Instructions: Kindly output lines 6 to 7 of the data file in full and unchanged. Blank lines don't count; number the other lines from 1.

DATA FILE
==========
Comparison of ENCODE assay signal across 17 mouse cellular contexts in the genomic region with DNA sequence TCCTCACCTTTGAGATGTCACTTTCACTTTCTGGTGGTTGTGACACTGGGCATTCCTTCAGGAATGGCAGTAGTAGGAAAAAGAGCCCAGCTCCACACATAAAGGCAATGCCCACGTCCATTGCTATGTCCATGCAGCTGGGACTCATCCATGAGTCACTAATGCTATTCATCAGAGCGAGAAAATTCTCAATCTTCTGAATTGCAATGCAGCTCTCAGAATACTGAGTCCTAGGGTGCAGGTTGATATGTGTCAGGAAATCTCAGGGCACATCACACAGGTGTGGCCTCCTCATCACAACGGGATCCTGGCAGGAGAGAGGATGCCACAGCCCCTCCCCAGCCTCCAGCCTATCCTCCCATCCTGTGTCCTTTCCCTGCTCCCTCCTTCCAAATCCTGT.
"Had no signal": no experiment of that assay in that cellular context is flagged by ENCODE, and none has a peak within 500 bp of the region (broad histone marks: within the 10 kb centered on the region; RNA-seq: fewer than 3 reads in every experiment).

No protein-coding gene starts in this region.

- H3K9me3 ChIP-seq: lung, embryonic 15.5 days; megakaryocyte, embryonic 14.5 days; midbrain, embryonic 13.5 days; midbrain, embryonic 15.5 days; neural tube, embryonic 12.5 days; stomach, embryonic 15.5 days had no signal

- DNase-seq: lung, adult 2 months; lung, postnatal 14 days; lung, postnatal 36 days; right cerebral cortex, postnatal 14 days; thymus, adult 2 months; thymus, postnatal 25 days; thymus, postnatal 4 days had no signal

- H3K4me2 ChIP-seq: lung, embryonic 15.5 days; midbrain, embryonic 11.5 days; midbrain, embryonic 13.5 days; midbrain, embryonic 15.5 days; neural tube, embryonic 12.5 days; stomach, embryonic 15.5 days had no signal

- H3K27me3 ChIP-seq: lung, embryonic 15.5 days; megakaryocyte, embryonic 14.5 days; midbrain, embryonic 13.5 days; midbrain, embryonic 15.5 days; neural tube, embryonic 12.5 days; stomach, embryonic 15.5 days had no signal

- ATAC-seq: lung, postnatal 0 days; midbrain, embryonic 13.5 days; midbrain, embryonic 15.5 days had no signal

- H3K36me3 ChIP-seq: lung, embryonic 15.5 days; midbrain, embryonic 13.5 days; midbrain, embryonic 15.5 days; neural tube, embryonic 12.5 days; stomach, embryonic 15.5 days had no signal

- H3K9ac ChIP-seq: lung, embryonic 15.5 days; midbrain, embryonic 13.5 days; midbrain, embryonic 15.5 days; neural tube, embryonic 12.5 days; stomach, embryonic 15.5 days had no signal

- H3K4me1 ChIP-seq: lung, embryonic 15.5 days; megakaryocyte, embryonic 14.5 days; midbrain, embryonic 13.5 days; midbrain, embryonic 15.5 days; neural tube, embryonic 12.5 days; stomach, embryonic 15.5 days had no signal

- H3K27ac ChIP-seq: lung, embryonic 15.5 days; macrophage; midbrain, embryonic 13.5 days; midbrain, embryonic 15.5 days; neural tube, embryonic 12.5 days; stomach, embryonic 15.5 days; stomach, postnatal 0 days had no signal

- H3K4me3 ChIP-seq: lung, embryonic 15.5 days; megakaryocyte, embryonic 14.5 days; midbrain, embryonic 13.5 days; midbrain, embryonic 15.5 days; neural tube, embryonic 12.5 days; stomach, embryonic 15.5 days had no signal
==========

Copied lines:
- H3K4me2 ChIP-seq: lung, embryonic 15.5 days; midbrain, embryonic 11.5 days; midbrain, embryonic 13.5 days; midbrain, embryonic 15.5 days; neural tube, embryonic 12.5 days; stomach, embryonic 15.5 days had no signal

- H3K27me3 ChIP-seq: lung, embryonic 15.5 days; megakaryocyte, embryonic 14.5 days; midbrain, embryonic 13.5 days; midbrain, embryonic 15.5 days; neural tube, embryonic 12.5 days; stomach, embryonic 15.5 days had no signal